Introduction and persistence of B. hyodysenteriae is mainly determined by the occurrence of healthy carriers, which can excrete the pathogen for at least 90 days following recovery from clinical disease – and spread through vectors – such as fomites (boots, materials), rodents (rats and especially mice), flies and companion animals (dogs, cats).2 Mice can carry the pathogen for over six months in their intestines, while rats may be a reservoir for over two months. Most other vectors serve as ‘mechanical vectors’ which limits their ‘carrier’ period. Moreover, the pathogen can survive under favourable conditions associated with organic material for several weeks or months within the affected farm premises. Another main reservoir is, of course, the manure pit. Therefore, the level of manure should be regularly monitored in order to omit re-occurrence of infection originating from the manure pit.2

Control and treatment of B. hyodysenteriae
Individual treatment of animals in B. hyodysenteriae-affected farms does not eliminate the pathogen from the farm or its environment. Treatment based on antimicrobials is intended to eliminate the pathogen from the colon, without any additional effect on the recovery of the colon mucosa. Moreover, individual treatment increases the risk of underdosing, which may induce antimicrobial resistance in the long-term. Several antimicrobials can be used in the treatment of swine dysentery such as lincomycin, tylosin, tylvalosin, lincomycin-spectinomycin, tiamulin and valnemulin.2,5 However, for eradication purposes, only two antimicrobials from the pleuromutilin group remain eligible: tiamulin and valnemulin. Most of the antimicrobials are administered through water medication, since acutely diseased animals continue drinking, whereas feed consumption heavily decreases. Water medication should be performed with some key essential elements in mind: good water quality and cleanliness; water hardness; equal water distribution to all pigs; and long-term stability of the product in the water.

Antimicrobial resistance of B. hyodysenteriae to multiple key antimicrobials is an important element in the choice of product.5 Therefore, upon confirmation of B. hyodysenteriae from diagnostic material, antimicrobial sensitivity testing should be performed to evaluate treatment success. Recently, single or multiple resistance to antimicrobial agents used for control and treatment of B. hyodysenteriae has been reported worldwide.7-15

Recently, a novel non-antibiotic Zn-chelate product was reported to be efficacious in treatment of swine dysentery due to B. hyodysenteriae.16,17 Following a six-day treatment using water medication, pigs excreted significantly fewer bacteria and had a good recovery of general clinical condition and faecal clinical score (consistency, color and additions). Field experiences with the novel Zn-chelate show clinical improvement of B. hyodysenteriae-affected animals from three days of treatment onwards with improved faecal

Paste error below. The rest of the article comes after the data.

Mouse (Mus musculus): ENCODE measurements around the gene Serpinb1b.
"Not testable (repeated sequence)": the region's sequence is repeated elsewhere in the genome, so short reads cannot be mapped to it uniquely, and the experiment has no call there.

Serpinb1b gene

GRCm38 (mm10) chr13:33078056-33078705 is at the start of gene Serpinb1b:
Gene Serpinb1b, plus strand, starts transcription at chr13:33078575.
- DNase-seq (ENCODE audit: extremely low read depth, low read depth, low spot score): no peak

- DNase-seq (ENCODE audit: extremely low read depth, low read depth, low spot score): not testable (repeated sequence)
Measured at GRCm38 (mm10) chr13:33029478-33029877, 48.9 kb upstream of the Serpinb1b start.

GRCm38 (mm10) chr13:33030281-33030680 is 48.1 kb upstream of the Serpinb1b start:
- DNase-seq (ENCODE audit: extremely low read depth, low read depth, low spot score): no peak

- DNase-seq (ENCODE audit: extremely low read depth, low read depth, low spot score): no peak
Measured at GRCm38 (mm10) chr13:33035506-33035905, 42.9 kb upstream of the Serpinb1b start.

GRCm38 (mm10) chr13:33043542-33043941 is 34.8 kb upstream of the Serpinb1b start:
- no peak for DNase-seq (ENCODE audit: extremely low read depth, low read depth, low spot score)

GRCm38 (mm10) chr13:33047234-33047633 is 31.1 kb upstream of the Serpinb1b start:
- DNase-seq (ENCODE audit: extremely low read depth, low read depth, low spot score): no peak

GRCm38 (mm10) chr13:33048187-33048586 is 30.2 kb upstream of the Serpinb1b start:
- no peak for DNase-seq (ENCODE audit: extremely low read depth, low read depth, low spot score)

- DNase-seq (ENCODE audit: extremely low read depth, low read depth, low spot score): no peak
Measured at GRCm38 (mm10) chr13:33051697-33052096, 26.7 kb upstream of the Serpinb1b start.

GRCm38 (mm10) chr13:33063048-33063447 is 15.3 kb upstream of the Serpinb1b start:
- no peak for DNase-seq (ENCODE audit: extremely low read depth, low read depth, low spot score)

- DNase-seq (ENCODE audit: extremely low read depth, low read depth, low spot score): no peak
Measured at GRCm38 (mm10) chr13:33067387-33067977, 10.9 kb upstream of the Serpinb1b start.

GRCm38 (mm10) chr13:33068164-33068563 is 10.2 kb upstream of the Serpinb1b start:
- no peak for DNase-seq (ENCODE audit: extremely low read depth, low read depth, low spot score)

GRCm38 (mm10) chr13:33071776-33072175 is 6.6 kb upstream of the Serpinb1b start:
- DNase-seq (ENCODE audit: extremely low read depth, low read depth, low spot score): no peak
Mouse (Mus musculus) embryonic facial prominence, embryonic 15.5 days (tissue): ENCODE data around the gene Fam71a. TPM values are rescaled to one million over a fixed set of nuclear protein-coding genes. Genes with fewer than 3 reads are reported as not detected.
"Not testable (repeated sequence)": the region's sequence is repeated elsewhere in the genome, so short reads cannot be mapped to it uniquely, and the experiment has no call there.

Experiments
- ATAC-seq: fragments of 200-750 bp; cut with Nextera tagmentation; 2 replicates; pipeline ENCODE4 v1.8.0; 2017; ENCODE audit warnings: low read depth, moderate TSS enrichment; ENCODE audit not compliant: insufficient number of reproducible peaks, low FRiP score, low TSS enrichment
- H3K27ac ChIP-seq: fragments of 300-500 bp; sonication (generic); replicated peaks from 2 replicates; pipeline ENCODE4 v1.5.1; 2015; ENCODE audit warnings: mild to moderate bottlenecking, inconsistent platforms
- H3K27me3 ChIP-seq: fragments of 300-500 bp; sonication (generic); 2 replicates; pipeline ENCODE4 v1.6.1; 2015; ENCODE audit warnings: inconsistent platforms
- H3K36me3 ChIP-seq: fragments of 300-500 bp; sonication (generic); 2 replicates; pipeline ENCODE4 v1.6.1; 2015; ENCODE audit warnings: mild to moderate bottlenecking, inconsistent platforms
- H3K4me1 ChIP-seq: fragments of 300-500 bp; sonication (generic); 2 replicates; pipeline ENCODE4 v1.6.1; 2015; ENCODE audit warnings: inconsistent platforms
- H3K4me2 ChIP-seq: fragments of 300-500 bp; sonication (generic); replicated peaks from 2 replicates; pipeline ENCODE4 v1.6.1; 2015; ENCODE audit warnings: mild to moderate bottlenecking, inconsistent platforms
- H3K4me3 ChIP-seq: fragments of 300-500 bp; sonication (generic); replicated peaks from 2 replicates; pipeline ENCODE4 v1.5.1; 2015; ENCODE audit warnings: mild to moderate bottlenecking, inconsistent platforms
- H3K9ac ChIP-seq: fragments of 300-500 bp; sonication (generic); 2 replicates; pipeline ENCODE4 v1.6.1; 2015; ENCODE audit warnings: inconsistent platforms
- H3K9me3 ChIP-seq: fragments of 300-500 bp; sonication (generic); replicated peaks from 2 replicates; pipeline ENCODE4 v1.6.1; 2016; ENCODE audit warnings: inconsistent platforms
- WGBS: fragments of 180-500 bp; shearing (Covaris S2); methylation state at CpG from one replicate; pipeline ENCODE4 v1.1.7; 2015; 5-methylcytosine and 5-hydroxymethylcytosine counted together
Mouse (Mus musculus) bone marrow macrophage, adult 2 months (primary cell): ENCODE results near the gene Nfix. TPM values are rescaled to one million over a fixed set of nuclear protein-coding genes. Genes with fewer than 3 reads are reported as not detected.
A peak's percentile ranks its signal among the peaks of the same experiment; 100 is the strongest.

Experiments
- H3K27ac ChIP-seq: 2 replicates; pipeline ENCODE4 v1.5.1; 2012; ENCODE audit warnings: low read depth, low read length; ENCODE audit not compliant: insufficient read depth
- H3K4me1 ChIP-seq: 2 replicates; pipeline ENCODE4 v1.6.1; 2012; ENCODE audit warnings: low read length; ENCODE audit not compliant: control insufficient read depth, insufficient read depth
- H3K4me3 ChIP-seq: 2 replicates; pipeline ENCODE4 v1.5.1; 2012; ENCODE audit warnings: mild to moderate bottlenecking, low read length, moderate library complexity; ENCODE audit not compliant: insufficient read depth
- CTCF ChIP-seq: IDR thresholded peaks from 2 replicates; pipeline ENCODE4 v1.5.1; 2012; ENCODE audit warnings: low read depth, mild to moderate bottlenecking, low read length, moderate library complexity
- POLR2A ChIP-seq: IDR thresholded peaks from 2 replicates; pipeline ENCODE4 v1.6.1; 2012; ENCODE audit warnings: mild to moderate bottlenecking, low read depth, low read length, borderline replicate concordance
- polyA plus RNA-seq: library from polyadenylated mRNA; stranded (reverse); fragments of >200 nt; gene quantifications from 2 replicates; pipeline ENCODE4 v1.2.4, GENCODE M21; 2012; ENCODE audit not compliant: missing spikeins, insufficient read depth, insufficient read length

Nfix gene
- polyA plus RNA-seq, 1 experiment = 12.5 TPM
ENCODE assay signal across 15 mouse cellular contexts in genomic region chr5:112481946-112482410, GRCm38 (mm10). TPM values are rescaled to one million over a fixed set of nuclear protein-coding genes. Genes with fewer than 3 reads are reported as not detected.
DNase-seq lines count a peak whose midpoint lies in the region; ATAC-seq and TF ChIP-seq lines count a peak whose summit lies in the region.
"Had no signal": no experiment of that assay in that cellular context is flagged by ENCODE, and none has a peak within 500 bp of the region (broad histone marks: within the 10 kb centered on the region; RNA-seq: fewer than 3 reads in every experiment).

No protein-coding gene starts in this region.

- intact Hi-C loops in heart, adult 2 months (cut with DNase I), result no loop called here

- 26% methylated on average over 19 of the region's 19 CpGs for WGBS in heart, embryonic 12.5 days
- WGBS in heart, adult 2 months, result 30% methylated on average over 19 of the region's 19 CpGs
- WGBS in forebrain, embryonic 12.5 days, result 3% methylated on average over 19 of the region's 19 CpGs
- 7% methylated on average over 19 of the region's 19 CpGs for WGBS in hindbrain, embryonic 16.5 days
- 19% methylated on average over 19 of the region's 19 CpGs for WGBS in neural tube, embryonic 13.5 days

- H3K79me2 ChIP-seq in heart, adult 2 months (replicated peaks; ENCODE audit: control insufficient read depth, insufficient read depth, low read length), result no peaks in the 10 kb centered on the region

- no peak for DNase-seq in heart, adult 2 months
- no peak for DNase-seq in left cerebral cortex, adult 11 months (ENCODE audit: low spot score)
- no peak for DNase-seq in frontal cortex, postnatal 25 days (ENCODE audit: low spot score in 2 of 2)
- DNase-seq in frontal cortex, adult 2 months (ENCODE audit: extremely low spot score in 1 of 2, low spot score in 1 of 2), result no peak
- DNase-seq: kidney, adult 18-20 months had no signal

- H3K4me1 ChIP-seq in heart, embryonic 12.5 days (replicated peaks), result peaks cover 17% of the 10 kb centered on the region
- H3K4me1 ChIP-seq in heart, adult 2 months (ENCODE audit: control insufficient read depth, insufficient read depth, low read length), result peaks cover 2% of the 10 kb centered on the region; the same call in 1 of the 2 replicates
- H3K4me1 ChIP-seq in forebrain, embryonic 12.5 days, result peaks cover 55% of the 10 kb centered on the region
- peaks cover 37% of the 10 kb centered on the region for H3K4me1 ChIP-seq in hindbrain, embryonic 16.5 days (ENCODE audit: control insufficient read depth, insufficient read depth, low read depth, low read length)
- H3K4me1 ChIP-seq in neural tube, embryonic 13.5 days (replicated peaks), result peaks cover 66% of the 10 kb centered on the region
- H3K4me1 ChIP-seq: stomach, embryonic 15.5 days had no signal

consistency and pigs' general clinical condition.16,17 Zn-chelate prevents the pathogen from attaching to the colon mucosa, thus resulting in no pathogen proliferation within the colon.16 Moreover, existing lesions in the colon mucosa recover rapidly, improving the overall colonic function. This results in improved average daily weight gain in Zn-chelate treated animals during and after the treatment period. Besides application in treatment of B. hyodysenteriae, off-label use for control and treatment of Brachyspira pilosicoli has successfully been explored. Practical field experiences with the Zn-chelate product for the treatment of Brachyspira pilosicoli demonstrated clinical success at the registered dose during a 10-day treatment period, which is slightly longer as compared to the six-day treatment period for B. hyodysenteriae.18

Eradication strategies for B. hyodysenteriae
Eradication of B. hyodysenteriae solely based on antimicrobial treatment may not be fully successful without additional management and hygienic measures. Complete eradication protocols for B. hyodysenteriae consist of several important key steps, such as effective treatment with susceptible antimicrobials, extended external and internal biosecurity measures, vermin control (rodents, flies and birds) and thorough cleaning and disinfection programmes to the pathogen from the environment and the animals themselves.2,7 The different specific aspects of a typical B. hyodysenteriae eradication protocol are discussed in the next paragraphs. 

1. Cleaning and disinfection
Cleaning and disinfection of both sows and environment are the cornerstones of eradication. Even if all other pillars would be perfectly carried out, survival of B. hyodysenteriae within the environment would imply a significant risk of re-infection following a succesful antimicrobial treatment protocol. For efficient cleaning and disinfection, several crucial steps have to be taken in order to get maximal result in terms of reduced environmental infection pressure, including all stable equipment at and above pig level. Moreover, sanitation of manure pits should be included in the protocol (see Figure 2).2

2. Vermin control
As already mentioned within the epidemiology section, rodents, flies and birds can be short-term or long-term vectors or even carriers of the pathogen, implying a risk for re-infection. Therefore, bird entry should be completely blocked through specific measures at air inlets or upon use of natural ventilation. Elimination of resident rat and mice colonies is essential in preventing them to serve as vectors or carriers to the pathogen. Even fly control should be considered important, since maggots develop in the manure pit and may bring the pathogen back to the pigs during their evolution.2 

3. Biosecurity measures